• The Federation of Medical Regulatory Authorities of Canada: will explore ways to reduce barriers to licensure for physicians to practise in rural communities where needed
  • The Canadian Medical Association, CFPC and the Royal College: formed a virtual health-care task force in March 2019 to identify the regulatory and administrative changes needed to support virtual care in Canada and to have a set of recommendations ready to present in early 2020
  • CFPC, Royal College and specialty organisations: will promote the acquisition of enhanced surgical skills and anaesthesia for rural communities.


While we have made major strides, much work still needs to be done by not only the RRMIC, but by leaders, health-care providers and administrators of health-care institutions and rural communities who work and live with, and provide care for, rural and Indigenous populations.


  Moving Ahead Top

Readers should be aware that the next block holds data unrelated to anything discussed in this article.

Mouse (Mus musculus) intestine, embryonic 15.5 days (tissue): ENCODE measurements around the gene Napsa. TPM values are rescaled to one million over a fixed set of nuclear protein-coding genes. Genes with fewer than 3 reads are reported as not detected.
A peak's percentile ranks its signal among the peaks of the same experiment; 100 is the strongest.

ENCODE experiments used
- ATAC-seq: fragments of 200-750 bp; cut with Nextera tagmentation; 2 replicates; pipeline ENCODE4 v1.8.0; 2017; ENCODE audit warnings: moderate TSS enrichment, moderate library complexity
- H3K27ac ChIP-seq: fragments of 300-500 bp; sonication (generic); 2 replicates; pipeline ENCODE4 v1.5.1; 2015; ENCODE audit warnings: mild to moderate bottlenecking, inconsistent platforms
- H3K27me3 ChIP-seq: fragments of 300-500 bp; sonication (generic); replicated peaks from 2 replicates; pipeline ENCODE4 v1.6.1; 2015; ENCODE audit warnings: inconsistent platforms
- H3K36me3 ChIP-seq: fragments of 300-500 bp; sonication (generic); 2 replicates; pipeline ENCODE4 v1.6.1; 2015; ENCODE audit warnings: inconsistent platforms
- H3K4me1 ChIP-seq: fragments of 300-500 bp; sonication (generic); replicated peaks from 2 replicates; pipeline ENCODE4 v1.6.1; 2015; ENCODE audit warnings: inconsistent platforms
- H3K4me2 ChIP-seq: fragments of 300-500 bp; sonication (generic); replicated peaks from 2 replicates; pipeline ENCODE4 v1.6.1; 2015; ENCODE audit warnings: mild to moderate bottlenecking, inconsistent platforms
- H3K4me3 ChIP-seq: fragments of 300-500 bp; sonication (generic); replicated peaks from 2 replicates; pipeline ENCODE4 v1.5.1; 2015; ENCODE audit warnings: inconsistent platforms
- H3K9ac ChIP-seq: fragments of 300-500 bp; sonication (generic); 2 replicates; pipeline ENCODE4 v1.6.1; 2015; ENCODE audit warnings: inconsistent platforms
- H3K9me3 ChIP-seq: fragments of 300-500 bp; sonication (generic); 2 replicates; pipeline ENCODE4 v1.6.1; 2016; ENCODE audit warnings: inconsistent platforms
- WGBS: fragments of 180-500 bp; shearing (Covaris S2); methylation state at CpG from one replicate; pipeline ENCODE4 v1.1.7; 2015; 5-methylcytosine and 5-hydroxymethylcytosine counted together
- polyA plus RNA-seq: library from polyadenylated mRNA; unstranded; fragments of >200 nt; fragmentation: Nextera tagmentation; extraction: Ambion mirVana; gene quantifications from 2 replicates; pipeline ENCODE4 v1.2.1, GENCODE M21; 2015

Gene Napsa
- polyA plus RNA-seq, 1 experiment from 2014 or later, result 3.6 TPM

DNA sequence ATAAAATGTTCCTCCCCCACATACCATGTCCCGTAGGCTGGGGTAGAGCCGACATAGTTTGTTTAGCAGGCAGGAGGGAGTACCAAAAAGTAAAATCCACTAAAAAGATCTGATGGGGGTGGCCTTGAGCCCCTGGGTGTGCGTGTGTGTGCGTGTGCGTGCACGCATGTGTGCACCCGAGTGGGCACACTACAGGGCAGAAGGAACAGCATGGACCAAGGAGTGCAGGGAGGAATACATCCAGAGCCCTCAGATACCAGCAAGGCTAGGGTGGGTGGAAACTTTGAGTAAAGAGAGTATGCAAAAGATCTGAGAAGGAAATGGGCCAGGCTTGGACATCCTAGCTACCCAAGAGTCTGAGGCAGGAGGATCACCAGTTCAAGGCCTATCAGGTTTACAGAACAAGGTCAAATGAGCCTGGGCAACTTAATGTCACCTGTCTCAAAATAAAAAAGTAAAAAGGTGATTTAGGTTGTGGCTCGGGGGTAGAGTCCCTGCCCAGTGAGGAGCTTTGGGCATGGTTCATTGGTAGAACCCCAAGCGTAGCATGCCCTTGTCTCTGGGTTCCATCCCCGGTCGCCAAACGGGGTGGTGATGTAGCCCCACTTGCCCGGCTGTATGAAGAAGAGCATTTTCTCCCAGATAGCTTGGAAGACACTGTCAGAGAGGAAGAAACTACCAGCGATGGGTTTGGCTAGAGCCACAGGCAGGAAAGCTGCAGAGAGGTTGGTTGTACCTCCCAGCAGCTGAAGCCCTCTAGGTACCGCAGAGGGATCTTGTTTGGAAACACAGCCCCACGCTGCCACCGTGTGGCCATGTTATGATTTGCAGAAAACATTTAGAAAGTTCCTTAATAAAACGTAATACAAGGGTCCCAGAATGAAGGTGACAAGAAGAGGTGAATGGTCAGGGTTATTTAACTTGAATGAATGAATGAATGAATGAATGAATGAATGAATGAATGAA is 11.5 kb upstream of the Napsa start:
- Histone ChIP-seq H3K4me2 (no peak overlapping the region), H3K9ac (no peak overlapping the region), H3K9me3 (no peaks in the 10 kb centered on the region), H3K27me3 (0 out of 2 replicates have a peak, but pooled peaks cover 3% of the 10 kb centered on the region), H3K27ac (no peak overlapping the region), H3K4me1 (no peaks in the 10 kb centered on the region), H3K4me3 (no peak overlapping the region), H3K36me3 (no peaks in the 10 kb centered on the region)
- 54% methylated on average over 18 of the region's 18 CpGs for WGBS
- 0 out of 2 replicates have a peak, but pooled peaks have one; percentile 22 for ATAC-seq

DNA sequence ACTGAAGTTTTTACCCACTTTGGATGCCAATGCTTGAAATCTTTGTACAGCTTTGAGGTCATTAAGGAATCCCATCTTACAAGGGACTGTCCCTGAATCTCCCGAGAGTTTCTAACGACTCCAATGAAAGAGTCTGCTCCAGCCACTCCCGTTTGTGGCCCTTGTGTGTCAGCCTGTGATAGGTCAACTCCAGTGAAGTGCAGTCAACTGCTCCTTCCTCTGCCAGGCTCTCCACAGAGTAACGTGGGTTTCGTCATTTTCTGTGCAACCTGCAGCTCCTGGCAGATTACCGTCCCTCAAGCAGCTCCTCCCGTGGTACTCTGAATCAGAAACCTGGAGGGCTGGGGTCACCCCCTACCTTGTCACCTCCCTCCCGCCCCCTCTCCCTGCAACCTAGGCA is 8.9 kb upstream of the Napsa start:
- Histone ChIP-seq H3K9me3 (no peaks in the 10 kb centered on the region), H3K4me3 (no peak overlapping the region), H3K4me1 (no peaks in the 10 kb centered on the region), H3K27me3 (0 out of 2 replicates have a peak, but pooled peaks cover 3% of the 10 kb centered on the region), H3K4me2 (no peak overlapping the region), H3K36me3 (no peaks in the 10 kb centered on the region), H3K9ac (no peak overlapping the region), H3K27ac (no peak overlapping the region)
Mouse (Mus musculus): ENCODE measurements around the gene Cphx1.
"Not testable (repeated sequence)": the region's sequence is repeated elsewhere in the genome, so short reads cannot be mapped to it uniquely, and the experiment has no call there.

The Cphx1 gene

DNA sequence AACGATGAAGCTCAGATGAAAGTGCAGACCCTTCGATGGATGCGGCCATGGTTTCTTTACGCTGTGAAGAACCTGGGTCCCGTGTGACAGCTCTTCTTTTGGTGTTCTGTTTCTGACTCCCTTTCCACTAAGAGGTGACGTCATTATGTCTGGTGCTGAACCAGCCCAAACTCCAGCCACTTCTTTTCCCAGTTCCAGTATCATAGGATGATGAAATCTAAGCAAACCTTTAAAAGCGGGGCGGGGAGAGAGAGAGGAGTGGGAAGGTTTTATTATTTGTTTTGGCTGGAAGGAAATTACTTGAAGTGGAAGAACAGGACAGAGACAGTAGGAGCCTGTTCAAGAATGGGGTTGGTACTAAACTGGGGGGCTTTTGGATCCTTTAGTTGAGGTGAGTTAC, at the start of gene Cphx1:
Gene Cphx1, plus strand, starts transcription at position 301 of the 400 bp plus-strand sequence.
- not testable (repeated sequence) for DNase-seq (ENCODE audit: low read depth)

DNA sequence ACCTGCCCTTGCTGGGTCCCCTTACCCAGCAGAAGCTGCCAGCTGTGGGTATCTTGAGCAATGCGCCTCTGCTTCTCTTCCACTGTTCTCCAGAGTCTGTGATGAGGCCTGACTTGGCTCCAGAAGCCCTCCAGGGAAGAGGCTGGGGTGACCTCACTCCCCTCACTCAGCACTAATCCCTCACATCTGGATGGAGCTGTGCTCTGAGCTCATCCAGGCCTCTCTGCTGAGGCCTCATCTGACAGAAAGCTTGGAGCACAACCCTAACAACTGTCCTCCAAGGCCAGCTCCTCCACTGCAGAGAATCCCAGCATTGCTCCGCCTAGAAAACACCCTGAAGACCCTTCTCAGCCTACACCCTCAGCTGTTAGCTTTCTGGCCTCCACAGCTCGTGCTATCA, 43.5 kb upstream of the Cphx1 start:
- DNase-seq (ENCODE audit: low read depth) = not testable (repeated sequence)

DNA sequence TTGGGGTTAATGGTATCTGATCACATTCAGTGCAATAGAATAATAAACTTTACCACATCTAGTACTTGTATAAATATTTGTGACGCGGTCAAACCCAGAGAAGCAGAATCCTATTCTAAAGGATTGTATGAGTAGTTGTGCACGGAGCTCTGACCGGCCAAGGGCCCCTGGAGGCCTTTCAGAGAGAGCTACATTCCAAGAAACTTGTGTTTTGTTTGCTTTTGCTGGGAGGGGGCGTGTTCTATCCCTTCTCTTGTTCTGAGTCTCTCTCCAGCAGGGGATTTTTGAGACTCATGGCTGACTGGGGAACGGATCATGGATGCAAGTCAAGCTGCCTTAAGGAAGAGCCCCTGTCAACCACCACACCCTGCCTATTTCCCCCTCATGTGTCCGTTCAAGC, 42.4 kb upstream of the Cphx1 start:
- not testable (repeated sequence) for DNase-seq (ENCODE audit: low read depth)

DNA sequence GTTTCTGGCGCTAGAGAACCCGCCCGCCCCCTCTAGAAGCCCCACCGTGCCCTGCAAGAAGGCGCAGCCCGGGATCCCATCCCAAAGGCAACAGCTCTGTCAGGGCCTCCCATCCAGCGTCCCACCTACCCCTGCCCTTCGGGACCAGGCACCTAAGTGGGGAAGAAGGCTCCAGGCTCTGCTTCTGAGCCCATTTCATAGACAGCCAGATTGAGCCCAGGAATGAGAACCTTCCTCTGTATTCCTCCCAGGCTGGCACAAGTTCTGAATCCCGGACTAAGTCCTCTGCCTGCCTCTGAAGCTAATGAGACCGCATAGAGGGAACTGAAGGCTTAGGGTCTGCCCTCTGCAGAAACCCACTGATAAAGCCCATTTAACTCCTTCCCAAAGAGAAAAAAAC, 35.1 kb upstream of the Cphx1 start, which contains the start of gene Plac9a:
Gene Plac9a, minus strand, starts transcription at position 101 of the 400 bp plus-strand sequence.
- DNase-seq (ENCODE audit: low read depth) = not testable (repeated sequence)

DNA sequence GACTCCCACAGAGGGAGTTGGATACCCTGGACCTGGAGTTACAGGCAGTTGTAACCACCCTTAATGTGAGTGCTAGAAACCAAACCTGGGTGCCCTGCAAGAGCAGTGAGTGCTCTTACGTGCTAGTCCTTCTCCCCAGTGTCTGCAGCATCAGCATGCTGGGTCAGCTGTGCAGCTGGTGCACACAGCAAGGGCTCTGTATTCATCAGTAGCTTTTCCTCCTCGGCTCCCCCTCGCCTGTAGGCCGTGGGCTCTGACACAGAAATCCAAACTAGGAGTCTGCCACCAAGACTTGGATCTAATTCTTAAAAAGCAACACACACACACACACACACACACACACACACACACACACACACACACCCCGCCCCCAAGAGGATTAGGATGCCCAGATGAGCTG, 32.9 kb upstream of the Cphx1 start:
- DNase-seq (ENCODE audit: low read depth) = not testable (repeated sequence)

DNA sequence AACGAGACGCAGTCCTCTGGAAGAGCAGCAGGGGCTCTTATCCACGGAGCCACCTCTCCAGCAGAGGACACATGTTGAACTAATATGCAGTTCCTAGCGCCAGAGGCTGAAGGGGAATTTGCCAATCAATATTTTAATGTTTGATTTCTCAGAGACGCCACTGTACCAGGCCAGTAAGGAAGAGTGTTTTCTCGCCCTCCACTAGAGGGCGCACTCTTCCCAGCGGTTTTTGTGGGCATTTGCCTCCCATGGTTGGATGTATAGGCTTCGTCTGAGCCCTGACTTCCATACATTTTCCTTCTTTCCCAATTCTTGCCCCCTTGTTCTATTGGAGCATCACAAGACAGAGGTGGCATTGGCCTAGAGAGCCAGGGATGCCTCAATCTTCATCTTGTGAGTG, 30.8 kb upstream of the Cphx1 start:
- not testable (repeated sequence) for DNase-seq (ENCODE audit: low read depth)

Despite the universality and accessibility principles of the Canada Health Act, people who live in rural and remote communities do not have equitable access to health-care services. A recent Ipsos poll, commissioned by the CFPC, revealed that health care topped the list of issues for last year's federal election, with 50% Canadians ranking it among their top three.[8] Currently, there is no comprehensive national (or even provincial) rural health-care strategy to address the needs of the rural population. While some rural health research is conducted in Canada, it is limited, poorly funded, not well-coordinated and often fails to be used in informing health policy. As there are gaps in knowledge about how to improve rural health-care access and patient outcomes, rural health research is needed to enhance rural health workforce recruitment and retention and to gather relevant information to influence rural health-care delivery. Engagement is needed through a set of federally, provincially and regionally supported networks that would encourage collaboration across rural Canada among rural practitioners, researchers, policymakers, federal/provincial/territorial leaders, rural and indigenous communities and the rural population. Partnerships that can coalesce, in a focused way, around solving problems together, are needed now.[9]